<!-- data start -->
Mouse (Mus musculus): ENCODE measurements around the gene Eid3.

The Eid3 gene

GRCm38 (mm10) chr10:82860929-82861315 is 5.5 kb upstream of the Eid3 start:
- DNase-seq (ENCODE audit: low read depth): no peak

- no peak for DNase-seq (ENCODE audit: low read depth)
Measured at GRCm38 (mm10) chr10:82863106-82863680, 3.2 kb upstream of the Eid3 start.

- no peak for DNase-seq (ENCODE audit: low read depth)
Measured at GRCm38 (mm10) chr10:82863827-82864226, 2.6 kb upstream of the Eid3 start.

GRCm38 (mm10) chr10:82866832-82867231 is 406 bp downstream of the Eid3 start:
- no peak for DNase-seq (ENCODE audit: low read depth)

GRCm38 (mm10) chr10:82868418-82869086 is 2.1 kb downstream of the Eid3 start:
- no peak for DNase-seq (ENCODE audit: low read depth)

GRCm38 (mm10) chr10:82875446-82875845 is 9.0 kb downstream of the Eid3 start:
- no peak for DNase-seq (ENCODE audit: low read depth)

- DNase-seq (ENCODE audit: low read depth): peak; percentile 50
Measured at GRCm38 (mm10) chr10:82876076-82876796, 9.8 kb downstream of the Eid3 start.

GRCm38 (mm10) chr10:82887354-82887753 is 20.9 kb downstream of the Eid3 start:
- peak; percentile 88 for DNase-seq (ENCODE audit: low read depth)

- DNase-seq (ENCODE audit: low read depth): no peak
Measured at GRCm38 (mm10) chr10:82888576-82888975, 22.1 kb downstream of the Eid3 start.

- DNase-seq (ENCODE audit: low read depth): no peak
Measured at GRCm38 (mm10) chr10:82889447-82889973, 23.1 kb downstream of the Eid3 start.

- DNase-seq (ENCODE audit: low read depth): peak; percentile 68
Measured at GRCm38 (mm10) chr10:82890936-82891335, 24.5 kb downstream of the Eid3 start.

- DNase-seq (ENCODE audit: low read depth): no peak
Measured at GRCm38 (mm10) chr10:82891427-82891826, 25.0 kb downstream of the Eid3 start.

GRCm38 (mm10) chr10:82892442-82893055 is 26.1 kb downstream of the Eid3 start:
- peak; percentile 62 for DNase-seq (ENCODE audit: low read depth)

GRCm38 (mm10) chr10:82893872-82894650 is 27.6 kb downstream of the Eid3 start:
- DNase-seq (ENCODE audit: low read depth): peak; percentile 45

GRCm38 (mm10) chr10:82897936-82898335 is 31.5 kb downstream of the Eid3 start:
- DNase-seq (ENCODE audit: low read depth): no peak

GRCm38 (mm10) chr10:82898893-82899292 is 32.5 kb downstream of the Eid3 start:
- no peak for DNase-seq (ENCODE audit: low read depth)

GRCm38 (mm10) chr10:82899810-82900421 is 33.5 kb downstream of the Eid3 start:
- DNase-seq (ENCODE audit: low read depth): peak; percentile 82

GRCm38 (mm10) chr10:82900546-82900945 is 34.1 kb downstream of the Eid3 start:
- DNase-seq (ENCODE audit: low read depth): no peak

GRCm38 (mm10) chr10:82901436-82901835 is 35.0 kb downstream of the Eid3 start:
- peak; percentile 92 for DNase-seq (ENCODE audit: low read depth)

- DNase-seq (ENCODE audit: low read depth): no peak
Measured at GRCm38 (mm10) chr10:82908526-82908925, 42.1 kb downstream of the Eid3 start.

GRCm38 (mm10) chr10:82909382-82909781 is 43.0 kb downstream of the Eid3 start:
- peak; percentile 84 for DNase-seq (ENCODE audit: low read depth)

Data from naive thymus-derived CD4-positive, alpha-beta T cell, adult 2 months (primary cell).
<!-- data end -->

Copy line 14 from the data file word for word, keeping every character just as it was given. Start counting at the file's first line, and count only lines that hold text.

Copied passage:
- no peak for DNase-seq (ENCODE audit: low read depth)